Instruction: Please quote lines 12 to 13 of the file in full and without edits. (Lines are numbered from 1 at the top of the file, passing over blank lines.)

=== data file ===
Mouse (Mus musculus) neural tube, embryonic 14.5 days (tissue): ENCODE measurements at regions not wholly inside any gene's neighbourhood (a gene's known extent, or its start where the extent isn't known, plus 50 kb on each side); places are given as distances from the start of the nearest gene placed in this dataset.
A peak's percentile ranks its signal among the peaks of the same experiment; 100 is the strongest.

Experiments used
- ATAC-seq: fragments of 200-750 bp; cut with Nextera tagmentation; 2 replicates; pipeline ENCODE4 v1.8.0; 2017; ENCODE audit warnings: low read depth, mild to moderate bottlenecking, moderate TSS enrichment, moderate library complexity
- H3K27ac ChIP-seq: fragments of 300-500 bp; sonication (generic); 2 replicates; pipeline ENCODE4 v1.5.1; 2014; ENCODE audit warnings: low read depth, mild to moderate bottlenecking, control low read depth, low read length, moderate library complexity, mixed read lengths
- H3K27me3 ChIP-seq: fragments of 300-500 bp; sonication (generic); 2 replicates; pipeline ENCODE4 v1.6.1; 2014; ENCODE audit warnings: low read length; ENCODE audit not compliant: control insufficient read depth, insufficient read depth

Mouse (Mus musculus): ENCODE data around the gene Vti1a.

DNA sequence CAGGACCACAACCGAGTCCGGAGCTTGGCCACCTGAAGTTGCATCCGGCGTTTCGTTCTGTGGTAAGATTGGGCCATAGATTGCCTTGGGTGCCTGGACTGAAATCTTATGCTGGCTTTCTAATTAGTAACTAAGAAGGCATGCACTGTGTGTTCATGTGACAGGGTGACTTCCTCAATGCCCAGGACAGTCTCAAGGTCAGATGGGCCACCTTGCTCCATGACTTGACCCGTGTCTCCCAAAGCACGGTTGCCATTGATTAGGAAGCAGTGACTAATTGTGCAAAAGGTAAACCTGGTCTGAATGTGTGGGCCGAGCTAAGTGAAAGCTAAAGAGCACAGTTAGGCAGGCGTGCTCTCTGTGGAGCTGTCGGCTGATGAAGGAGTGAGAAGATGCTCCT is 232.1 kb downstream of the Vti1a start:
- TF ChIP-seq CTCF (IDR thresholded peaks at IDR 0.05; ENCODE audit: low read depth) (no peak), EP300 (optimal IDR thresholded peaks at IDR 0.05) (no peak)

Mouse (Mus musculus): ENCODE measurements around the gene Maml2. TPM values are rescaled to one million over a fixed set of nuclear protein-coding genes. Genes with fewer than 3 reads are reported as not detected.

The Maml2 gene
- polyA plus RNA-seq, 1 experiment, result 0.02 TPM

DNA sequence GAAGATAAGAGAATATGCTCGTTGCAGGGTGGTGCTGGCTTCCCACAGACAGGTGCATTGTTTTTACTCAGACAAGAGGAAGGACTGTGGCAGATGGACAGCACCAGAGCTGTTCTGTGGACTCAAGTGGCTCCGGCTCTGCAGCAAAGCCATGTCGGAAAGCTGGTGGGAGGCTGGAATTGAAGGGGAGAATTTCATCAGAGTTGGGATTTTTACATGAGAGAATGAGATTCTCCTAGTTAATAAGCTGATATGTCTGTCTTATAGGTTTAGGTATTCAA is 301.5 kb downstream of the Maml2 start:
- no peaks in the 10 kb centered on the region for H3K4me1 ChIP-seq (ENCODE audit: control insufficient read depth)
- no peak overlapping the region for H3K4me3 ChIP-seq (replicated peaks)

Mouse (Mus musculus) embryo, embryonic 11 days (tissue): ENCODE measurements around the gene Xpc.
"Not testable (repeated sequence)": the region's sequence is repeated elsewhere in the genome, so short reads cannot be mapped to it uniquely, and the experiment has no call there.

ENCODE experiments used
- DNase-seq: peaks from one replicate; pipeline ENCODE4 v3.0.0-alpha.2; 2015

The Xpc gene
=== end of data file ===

- polyA plus RNA-seq, 1 experiment, result 0.02 TPM

DNA sequence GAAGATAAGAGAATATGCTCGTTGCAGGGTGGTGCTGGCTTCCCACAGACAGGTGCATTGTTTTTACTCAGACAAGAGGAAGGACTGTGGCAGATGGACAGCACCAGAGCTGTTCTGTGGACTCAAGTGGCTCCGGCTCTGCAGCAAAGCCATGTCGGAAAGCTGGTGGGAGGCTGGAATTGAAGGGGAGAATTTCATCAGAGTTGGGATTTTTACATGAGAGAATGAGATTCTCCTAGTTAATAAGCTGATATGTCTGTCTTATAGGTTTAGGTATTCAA is 301.5 kb downstream of the Maml2 start: